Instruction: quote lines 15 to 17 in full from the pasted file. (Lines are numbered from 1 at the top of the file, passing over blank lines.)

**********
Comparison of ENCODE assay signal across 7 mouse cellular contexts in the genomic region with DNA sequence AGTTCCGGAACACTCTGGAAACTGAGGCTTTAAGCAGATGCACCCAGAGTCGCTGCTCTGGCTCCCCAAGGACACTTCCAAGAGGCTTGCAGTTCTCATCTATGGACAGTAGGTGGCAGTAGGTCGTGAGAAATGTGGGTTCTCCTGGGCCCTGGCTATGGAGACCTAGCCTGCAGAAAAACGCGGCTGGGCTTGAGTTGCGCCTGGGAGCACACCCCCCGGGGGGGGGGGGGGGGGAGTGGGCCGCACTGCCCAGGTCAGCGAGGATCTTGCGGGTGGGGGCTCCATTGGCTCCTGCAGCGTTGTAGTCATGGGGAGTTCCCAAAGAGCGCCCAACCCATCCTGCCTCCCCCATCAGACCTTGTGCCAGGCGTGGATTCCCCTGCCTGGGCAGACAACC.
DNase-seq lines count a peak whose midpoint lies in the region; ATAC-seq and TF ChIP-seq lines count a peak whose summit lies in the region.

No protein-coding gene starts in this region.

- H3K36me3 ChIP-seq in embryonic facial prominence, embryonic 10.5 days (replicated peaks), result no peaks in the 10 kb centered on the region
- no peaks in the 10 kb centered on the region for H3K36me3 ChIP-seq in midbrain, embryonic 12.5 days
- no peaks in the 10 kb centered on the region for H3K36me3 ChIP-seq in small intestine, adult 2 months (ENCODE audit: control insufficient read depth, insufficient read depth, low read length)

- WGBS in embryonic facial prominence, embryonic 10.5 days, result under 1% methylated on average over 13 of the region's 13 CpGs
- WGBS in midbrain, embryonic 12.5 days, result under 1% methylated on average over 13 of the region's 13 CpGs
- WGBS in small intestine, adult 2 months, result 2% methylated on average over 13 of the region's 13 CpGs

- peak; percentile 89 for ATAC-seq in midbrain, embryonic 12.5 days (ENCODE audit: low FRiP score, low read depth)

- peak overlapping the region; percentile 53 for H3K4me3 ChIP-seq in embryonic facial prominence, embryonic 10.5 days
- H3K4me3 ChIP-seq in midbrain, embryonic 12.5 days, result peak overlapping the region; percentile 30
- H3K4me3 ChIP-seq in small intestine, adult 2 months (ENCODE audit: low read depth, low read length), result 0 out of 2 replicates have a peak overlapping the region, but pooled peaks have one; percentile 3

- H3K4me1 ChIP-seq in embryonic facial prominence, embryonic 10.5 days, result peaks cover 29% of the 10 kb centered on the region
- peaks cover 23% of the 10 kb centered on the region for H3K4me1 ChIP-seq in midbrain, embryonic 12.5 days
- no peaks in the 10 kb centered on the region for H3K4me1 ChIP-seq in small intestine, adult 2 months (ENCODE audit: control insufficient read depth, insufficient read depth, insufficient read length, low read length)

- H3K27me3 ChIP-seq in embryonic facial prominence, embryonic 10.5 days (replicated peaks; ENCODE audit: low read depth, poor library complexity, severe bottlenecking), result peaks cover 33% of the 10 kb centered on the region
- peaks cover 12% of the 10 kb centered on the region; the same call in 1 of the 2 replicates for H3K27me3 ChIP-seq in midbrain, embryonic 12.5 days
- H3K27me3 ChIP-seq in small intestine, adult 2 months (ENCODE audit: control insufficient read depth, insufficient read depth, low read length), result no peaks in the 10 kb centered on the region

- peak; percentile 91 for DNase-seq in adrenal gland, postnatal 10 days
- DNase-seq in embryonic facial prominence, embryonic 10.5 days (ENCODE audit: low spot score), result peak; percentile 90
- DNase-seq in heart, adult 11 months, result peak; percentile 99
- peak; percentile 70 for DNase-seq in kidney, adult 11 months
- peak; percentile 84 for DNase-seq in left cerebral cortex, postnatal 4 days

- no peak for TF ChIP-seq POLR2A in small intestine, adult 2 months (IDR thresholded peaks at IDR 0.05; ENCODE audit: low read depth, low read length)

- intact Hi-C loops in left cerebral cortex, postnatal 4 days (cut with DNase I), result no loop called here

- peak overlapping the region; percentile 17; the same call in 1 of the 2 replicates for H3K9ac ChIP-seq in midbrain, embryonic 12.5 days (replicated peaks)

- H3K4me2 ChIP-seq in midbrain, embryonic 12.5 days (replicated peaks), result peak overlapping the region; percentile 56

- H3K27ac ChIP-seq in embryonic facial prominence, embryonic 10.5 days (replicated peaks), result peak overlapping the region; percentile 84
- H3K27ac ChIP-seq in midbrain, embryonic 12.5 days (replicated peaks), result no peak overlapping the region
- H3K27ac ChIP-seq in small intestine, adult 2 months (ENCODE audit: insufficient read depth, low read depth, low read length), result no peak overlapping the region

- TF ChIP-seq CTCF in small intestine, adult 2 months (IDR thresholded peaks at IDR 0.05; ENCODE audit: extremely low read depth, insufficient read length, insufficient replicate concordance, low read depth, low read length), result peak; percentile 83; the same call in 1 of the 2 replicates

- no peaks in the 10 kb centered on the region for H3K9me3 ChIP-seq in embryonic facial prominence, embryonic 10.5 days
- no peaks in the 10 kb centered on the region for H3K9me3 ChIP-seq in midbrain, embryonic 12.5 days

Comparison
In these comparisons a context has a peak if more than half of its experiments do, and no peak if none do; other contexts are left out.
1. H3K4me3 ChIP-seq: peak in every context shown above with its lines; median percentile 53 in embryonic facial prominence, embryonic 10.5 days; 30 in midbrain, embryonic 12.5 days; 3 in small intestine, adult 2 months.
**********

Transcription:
- peaks cover 23% of the 10 kb centered on the region for H3K4me1 ChIP-seq in midbrain, embryonic 12.5 days
- no peaks in the 10 kb centered on the region for H3K4me1 ChIP-seq in small intestine, adult 2 months (ENCODE audit: control insufficient read depth, insufficient read depth, insufficient read length, low read length)

- H3K27me3 ChIP-seq in embryonic facial prominence, embryonic 10.5 days (replicated peaks; ENCODE audit: low read depth, poor library complexity, severe bottlenecking), result peaks cover 33% of the 10 kb centered on the region